As we discussed in our February 25, 2007 commentary, "The strength of the MGDI is essential to keeping our U.S. economic slowdown scenario alive - as a slowing global economy in the midst of a U.S. economic slowdown can mean many negative feedback loops around the world's economies which could in turn induce a classic U.S. economic recession." Ominously, as the above graph suggests, global economic growth (OECD + China - Turkey) is now trending down - suggesting that the chances of a U.S. recession has just gotten a little bit higher (although we are still not looking for one at this stage). More importantly for now, a slowing global economy has nearly always meant a decline in commodity prices, and to a lesser extent, equity prices. Given that the consensus view is that commodities (and gold) will continue to rise going forward as the Fed cut rates, there is a now a good chance that the commodity markets could actually surprise us and turn down instead.

The deteriorating global economic growth is also being confirmed by the most recent weakness in base metal prices - a definite leading indicator of global economic growth given that much of the recent growth has been dependent on industrialization and infrastructure construction in countries like China, India, Brazil, Vietnam, United Arab Emirates - not to mention a real estate bubble in countries like the UK, Spain, France, Australia, and the US. Following is a daily chart showing the spot prices of selected base metals with a base value of 100 on January 1, 2003:

Daily Cash Prices of Selected Metals at the LME (January 1, 2003 = 100) (January 2003 to Present) - The spot prices of copper and aluminum have probably already topped out in May 2006, while nickel probably topped out in May and tin in early August. The only base metal of consequence that is still making new highs is lead. Given the divergence of virtually all other base metals, and given the continued weakness in silver, chances are that the up cycle in metals have topped out. In addition, this weakness in the base metals is also a good indication that global economic growth is now slowing down as well.

As mentioned on the above chart, copper and aluminum prices have most probably topped out in May 2006, while nickel made a significant top in May 2007 and tin in early August 2007. The only metal of consequence (a metal that is not shown is zinc - an essential ingredient of stainless steel - and which is down about a third from its November 2006 all-time highs) that is still making all-time highs is lead. Given the divergence of all other base metals, and given the continued weakness in silver prices, chances are that:

1) The up cycle in metal prices in general have topped or is in the midst of topping out;

2) Global economic growth will at least slowdown over the next several quarters, as base metal prices have been a great leading indicator of the current global economic cycle.

While the bulls would claim that the new highs in the Baltic Dry Index is still signaling immense growth, subscribers should keep in mind that the Baltic Dry Index is merely a coincident indicator of the global economy at best - as it is just a representation of spot shipping rates of dry, raw materials. That is, it is a representation of shipping rates for dry, raw materials that is being shipped right at this instant - raw materials that were bought as long as a few months ago, when prices were still high. The recent decline in base metal prices suggests that the Baltic Dry Index will also start to reverse and decline over the next several months. Moreover, a better leading indicator of global economic growth - container traffic within the Port of Los Angeles (the busiest port in the US) - is expected to be stagnant on a year-over-year basis for the rest of this year. Given that much of the container traffic within the Port of Los Angeles is in the form of finished goods, this is a much better leading indicator of US (and to a lesser extent, global) economic growth than the Baltic Dry Index.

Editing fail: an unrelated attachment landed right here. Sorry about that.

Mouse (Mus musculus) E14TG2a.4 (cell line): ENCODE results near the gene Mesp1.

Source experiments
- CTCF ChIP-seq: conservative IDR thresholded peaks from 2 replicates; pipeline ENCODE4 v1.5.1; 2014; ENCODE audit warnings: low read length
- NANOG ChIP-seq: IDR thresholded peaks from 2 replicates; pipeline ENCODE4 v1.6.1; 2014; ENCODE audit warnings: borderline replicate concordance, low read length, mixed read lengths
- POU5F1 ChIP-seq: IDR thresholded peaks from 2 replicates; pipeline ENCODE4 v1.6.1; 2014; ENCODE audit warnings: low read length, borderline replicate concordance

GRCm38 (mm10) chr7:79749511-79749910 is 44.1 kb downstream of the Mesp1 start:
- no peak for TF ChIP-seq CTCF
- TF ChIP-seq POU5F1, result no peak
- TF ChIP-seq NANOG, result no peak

More follows for subscribers...

 


 

Henry To

Author: Henry To

Henry K. To, CFA
MarketThoughts.com

Henry To, CFA, is co-founder and partner of the economic advisory firm, MarketThoughts LLC, an advisor to the hedge fund Independence Partners, LP. Marketthoughts.com is a service provided by MarkertThoughts LLC, and provides a twice-a-week commentary designed to educate subscribers about the stock market and the economy beyond the headlines. This commentary usually involves focusing on the fundamentals and technicals of the current stock market, but may also include individual sector and stock analyses - as well as more general investing topics such as the Dow Theory, investing psychology, and financial history.

In January 2000, Henry To, CFA of MarketThoughts LLC alerted his friends and associates about the huge risks created by the historic speculative environment in both the domestic and the international stock markets. Through a series of correspondence and e-mails during January to early April 2000, he discussed his reasons and the implications of this historic mania, and suggested that the best solution was to sell all the technology stocks in ones portfolio. He also alerted his friends and associates about the possible ending of the bear market in gold later in 2000, and suggested that it was the best time to accumulate gold mining stocks with both the Philadelphia Gold and Silver Mining Index and the American Exchange Gold Bugs Index at a value of 40 (today, the value of those indices are at approximately 110 and 240, respectively).Readers who are interested in a 30-day trial of our commentaries can find out more information from our MarketThoughts subscription page.